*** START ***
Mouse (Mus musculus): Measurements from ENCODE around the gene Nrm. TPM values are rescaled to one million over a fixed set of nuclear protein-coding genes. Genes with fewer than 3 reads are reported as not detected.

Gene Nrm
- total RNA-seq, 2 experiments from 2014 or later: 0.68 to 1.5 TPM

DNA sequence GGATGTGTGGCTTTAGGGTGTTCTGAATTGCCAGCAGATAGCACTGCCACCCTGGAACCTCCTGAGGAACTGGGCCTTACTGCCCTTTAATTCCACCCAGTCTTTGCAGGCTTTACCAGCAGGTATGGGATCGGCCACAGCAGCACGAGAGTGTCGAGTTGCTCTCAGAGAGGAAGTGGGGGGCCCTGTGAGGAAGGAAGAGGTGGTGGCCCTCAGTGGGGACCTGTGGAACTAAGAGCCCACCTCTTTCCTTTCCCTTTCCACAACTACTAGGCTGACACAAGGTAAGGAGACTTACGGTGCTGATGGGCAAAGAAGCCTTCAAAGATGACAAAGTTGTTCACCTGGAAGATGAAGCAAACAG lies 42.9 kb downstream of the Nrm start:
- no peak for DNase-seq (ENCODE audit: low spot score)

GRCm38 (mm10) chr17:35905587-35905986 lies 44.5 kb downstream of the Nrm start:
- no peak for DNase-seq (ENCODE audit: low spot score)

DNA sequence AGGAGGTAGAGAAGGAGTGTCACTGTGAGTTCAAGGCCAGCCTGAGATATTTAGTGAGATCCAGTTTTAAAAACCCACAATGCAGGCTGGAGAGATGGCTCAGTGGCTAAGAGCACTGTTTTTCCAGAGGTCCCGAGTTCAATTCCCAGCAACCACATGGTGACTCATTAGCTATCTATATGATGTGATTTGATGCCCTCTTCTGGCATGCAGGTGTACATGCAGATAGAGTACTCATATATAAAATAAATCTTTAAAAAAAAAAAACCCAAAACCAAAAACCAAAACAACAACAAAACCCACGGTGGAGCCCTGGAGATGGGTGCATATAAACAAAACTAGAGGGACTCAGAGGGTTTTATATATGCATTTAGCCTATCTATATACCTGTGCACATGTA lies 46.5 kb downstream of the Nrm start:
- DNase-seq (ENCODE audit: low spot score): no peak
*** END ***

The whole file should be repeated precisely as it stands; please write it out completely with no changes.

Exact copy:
Mouse (Mus musculus): Measurements from ENCODE around the gene Nrm. TPM values are rescaled to one million over a fixed set of nuclear protein-coding genes. Genes with fewer than 3 reads are reported as not detected.

Gene Nrm
- total RNA-seq, 2 experiments from 2014 or later: 0.68 to 1.5 TPM

DNA sequence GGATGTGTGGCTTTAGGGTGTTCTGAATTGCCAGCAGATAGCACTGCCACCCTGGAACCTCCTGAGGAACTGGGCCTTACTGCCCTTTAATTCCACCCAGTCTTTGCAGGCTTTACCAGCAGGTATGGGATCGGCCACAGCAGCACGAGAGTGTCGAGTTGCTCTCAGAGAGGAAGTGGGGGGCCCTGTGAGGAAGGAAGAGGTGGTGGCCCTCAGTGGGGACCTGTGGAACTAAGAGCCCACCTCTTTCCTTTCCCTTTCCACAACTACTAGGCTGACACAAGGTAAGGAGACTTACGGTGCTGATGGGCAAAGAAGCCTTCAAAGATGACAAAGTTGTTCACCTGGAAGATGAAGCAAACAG lies 42.9 kb downstream of the Nrm start:
- no peak for DNase-seq (ENCODE audit: low spot score)

GRCm38 (mm10) chr17:35905587-35905986 lies 44.5 kb downstream of the Nrm start:
- no peak for DNase-seq (ENCODE audit: low spot score)

DNA sequence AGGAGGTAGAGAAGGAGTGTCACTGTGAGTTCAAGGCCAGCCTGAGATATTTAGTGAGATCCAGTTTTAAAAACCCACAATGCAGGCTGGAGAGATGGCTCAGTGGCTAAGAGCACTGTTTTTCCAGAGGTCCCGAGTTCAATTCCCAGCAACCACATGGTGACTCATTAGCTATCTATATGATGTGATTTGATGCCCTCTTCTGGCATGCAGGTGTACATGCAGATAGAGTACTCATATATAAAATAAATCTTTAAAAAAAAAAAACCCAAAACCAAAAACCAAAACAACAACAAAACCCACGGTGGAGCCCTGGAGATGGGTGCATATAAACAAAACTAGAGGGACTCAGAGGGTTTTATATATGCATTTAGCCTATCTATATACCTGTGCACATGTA lies 46.5 kb downstream of the Nrm start:
- DNase-seq (ENCODE audit: low spot score): no peak